Essay About Euthanasia

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Today, the topic euthanasia is facing a lot ethical issues; even the mention of the word euthanasia will most likely draw reactions from most people, like abortion, capital punishment, and other issues related to the beginning or end of human life. Although it is often assumed that the modern-day perspective of euthanasia differ from those throughout history, it would seem that the concept of euthanasia has always been the subject of debate (McDougall and Gorman, 2008). The New Oxford Dictionary of English defines ‘euthanasia’ as ‘the painless killing of a patient suffering from an incurable and painful disease or in an irreversible coma’. ‘Euthanasia’ comes from two Greek words, ‘eu-’, a prefix meaning ‘good’ or ‘well’, and ‘thanatos’, meaning ‘death’. Literally speaking, when someone undergoes euthanasia, their death is good. Normally, for death to be good, living would need to be worse than death (Lacewing, n.d). There are six types of euthanasia, namely: involuntary, non-voluntary and voluntary, these types of euthanasia can either be passive or active euthanasia. The differences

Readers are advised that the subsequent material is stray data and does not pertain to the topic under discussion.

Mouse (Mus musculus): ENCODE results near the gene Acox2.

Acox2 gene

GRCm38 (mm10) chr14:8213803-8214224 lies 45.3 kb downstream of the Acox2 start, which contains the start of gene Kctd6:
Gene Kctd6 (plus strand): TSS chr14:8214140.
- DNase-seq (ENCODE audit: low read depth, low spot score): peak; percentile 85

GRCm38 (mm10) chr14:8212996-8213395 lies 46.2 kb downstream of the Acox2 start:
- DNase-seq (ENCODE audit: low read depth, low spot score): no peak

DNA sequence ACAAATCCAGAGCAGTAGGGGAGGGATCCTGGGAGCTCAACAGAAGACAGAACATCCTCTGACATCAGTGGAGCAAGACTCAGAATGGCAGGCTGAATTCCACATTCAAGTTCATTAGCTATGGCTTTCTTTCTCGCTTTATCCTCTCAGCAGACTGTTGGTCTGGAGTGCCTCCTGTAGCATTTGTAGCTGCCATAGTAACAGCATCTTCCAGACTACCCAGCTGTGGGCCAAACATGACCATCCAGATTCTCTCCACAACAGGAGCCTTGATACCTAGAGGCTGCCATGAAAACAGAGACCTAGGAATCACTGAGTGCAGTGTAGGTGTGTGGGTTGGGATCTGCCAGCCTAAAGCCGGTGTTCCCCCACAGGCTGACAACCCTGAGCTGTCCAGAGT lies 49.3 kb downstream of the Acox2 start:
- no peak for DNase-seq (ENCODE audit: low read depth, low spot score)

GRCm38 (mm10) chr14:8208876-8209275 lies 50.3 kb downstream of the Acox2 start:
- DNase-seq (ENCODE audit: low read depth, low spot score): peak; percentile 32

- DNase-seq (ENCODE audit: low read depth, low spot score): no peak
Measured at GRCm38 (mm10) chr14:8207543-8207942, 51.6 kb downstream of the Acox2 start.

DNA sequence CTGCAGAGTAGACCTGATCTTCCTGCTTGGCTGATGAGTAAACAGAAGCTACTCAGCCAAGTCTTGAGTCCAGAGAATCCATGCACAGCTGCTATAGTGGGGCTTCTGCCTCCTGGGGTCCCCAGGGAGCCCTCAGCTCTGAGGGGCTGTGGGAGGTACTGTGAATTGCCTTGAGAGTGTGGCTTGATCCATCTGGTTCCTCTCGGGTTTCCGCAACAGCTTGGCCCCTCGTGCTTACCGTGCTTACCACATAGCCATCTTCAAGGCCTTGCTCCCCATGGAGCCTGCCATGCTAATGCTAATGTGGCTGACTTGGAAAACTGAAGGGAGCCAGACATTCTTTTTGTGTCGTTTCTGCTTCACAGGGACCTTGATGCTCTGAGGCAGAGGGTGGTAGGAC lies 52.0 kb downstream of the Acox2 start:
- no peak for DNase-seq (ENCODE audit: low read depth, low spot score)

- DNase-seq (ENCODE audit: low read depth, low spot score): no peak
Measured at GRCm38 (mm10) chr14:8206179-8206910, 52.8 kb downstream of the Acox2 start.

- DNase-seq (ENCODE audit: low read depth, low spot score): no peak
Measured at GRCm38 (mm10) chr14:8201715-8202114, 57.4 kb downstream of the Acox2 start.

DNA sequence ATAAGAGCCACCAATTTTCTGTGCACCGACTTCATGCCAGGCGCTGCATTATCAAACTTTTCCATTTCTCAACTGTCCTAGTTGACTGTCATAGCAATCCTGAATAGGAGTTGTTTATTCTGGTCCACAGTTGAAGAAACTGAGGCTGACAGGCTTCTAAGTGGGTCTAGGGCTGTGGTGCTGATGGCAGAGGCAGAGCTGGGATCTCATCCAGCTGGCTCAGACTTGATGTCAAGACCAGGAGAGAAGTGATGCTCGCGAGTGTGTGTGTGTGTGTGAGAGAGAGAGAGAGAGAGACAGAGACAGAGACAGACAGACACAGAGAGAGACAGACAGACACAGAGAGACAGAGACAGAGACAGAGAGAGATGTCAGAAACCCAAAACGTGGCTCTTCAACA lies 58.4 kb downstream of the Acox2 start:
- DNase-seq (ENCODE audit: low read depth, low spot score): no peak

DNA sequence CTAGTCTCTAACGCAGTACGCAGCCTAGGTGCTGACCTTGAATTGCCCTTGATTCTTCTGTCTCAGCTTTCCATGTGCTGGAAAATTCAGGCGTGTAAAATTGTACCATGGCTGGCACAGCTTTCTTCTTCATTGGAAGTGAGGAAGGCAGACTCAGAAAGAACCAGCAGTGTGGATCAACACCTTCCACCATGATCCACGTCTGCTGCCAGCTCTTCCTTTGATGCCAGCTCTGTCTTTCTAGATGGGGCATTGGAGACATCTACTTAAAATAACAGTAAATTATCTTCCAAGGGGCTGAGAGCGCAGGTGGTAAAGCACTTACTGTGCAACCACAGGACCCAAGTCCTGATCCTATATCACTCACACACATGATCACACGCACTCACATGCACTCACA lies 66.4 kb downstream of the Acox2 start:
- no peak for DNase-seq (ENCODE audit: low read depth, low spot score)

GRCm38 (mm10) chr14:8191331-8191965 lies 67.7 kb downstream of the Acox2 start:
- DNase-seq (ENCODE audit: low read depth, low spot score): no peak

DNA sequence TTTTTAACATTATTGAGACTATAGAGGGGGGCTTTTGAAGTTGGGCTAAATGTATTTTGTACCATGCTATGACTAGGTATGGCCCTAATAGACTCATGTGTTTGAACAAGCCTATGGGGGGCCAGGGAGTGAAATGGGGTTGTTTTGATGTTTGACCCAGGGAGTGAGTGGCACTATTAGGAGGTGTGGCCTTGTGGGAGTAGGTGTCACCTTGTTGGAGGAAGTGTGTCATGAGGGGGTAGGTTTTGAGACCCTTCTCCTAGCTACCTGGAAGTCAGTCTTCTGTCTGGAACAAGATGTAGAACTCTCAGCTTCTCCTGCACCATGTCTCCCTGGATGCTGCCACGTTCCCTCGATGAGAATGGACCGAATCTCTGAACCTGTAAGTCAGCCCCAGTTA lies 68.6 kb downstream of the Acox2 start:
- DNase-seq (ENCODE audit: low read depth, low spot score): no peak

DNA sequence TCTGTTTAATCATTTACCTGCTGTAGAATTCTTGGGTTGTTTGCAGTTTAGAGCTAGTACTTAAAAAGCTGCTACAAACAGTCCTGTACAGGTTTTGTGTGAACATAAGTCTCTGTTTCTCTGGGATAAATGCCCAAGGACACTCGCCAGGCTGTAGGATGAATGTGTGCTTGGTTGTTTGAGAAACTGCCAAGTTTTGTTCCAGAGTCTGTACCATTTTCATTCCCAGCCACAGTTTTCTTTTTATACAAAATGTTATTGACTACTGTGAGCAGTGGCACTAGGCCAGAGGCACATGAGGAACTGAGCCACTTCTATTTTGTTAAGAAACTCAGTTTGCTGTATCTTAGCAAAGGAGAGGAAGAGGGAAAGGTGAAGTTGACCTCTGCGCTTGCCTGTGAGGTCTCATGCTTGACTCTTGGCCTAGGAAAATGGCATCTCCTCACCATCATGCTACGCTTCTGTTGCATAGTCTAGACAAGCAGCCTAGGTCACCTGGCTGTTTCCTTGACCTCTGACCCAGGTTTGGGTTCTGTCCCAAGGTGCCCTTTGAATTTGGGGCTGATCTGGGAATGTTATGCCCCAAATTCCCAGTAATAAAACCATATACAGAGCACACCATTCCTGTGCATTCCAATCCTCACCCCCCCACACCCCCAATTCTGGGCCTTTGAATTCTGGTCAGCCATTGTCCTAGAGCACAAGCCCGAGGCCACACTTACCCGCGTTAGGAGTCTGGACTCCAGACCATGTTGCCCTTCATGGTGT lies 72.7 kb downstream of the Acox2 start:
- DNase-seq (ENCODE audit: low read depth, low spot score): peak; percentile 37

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However, this interchanging use of these terms is strictly not appropriate. While it is acknowledged that there may be no morally significant difference between assisted suicide and voluntary, active euthanasia, there is nevertheless a qualitative difference between them. According to Brock (1993), with assisted suicide, a qualified medical practitioner supplies the patient with means for taking his own life, unlike in the case of voluntary active euthanasia; it is the patient and not the doctor, who acts last. To put it simply, in the case of voluntary, active euthanasia it is the qualified medical practitioner who kills the patient, whereas in the case of assisted suicide it is the patient who kills his or her self (Johnstone,
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